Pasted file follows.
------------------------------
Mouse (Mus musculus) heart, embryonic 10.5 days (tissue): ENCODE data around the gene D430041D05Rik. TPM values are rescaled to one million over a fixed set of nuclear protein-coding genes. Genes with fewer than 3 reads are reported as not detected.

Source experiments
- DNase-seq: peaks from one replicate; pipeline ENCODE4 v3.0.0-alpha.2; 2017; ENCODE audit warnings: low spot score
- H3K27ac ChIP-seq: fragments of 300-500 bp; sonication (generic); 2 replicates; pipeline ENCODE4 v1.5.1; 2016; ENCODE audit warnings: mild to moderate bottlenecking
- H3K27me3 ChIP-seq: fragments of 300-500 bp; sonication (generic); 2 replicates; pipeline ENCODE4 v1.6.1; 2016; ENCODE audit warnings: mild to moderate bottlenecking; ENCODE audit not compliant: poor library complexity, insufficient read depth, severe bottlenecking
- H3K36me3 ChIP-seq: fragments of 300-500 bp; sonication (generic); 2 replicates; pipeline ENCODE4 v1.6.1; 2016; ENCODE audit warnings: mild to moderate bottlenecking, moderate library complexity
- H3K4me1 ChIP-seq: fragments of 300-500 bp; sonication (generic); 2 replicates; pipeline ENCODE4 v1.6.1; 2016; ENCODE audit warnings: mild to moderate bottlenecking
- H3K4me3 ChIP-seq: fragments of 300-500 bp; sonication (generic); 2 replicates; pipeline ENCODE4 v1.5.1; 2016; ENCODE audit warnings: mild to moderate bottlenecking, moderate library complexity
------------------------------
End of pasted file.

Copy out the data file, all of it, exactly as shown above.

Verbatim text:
Mouse (Mus musculus) heart, embryonic 10.5 days (tissue): ENCODE data around the gene D430041D05Rik. TPM values are rescaled to one million over a fixed set of nuclear protein-coding genes. Genes with fewer than 3 reads are reported as not detected.

Source experiments
- DNase-seq: peaks from one replicate; pipeline ENCODE4 v3.0.0-alpha.2; 2017; ENCODE audit warnings: low spot score
- H3K27ac ChIP-seq: fragments of 300-500 bp; sonication (generic); 2 replicates; pipeline ENCODE4 v1.5.1; 2016; ENCODE audit warnings: mild to moderate bottlenecking
- H3K27me3 ChIP-seq: fragments of 300-500 bp; sonication (generic); 2 replicates; pipeline ENCODE4 v1.6.1; 2016; ENCODE audit warnings: mild to moderate bottlenecking; ENCODE audit not compliant: poor library complexity, insufficient read depth, severe bottlenecking
- H3K36me3 ChIP-seq: fragments of 300-500 bp; sonication (generic); 2 replicates; pipeline ENCODE4 v1.6.1; 2016; ENCODE audit warnings: mild to moderate bottlenecking, moderate library complexity
- H3K4me1 ChIP-seq: fragments of 300-500 bp; sonication (generic); 2 replicates; pipeline ENCODE4 v1.6.1; 2016; ENCODE audit warnings: mild to moderate bottlenecking
- H3K4me3 ChIP-seq: fragments of 300-500 bp; sonication (generic); 2 replicates; pipeline ENCODE4 v1.5.1; 2016; ENCODE audit warnings: mild to moderate bottlenecking, moderate library complexity